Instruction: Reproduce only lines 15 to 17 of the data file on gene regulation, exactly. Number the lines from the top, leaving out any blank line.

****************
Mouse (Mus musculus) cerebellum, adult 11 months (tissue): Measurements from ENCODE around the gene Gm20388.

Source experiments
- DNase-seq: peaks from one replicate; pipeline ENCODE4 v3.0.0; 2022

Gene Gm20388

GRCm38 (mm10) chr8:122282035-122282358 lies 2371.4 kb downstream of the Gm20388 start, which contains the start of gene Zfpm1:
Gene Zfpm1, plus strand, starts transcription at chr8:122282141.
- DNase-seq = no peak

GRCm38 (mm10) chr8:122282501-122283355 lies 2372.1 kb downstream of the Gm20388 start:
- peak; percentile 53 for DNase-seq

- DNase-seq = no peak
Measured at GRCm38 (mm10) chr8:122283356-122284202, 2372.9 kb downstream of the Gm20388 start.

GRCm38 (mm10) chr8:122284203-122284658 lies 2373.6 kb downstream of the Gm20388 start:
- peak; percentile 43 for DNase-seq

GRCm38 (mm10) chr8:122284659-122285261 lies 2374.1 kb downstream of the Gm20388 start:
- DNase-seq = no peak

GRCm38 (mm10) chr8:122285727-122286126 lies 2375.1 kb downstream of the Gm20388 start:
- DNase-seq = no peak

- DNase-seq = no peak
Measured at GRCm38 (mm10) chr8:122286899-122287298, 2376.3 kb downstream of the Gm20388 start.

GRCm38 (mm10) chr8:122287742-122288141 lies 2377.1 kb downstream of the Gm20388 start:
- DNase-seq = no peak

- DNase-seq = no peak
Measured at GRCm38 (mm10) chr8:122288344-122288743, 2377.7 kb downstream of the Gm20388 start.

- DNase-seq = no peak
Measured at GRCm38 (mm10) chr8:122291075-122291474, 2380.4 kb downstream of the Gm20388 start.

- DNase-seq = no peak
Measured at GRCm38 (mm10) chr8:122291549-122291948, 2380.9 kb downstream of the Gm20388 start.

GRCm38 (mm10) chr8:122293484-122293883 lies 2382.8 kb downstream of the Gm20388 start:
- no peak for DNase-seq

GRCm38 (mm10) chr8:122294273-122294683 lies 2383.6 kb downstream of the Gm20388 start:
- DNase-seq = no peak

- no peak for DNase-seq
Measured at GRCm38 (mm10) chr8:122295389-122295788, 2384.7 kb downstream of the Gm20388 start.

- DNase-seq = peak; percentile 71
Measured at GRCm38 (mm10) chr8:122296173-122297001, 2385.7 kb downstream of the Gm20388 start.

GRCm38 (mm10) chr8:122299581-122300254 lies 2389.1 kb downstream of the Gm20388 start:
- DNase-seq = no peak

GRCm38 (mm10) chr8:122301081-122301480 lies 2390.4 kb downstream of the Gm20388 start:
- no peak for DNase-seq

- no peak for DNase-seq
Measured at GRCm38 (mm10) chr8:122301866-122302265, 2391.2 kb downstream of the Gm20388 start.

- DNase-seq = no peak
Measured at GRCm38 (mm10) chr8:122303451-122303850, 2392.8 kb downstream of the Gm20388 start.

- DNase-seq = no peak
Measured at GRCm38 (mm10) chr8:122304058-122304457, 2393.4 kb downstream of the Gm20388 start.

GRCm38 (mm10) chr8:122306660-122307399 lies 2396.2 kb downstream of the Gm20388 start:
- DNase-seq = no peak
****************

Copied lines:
- DNase-seq = no peak

GRCm38 (mm10) chr8:122285727-122286126 lies 2375.1 kb downstream of the Gm20388 start:
- DNase-seq = no peak